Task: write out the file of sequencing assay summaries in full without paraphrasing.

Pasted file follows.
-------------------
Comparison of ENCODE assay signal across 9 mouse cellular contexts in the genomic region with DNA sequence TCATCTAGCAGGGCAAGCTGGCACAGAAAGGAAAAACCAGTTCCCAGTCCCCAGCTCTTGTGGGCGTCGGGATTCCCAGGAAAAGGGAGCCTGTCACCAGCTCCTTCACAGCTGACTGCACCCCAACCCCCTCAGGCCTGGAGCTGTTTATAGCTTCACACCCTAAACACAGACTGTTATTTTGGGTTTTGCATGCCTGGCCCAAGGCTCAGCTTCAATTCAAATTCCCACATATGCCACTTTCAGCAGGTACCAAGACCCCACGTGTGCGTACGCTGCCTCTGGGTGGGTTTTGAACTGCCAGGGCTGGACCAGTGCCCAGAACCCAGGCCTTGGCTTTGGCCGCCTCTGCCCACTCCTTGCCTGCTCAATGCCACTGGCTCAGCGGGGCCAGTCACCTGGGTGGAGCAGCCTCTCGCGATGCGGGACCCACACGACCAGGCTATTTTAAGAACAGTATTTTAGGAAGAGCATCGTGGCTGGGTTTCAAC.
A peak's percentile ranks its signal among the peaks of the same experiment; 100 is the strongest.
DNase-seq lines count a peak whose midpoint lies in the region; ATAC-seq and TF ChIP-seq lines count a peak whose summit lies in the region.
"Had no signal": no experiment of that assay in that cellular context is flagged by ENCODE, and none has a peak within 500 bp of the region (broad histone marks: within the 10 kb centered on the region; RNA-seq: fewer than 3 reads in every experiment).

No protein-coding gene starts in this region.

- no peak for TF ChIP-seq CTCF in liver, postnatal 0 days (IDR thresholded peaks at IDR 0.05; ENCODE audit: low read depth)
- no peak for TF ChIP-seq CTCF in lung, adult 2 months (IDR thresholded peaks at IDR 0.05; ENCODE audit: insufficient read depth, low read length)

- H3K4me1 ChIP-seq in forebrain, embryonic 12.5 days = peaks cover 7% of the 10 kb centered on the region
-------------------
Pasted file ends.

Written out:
Comparison of ENCODE assay signal across 9 mouse cellular contexts in the genomic region with DNA sequence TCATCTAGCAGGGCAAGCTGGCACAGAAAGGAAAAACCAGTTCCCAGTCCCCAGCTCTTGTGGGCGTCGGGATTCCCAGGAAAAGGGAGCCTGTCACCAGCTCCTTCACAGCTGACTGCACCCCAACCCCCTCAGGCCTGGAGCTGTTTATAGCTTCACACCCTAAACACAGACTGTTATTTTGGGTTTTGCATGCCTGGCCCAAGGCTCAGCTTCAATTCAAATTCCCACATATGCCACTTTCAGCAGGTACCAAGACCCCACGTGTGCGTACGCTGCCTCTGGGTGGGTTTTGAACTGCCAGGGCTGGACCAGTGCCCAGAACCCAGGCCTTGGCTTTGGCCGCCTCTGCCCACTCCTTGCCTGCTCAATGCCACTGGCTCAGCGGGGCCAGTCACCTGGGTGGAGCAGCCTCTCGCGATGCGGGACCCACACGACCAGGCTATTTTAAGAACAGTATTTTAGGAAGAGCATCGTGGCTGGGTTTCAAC.
A peak's percentile ranks its signal among the peaks of the same experiment; 100 is the strongest.
DNase-seq lines count a peak whose midpoint lies in the region; ATAC-seq and TF ChIP-seq lines count a peak whose summit lies in the region.
"Had no signal": no experiment of that assay in that cellular context is flagged by ENCODE, and none has a peak within 500 bp of the region (broad histone marks: within the 10 kb centered on the region; RNA-seq: fewer than 3 reads in every experiment).

No protein-coding gene starts in this region.

- no peak for TF ChIP-seq CTCF in liver, postnatal 0 days (IDR thresholded peaks at IDR 0.05; ENCODE audit: low read depth)
- no peak for TF ChIP-seq CTCF in lung, adult 2 months (IDR thresholded peaks at IDR 0.05; ENCODE audit: insufficient read depth, low read length)

- H3K4me1 ChIP-seq in forebrain, embryonic 12.5 days = peaks cover 7% of the 10 kb centered on the region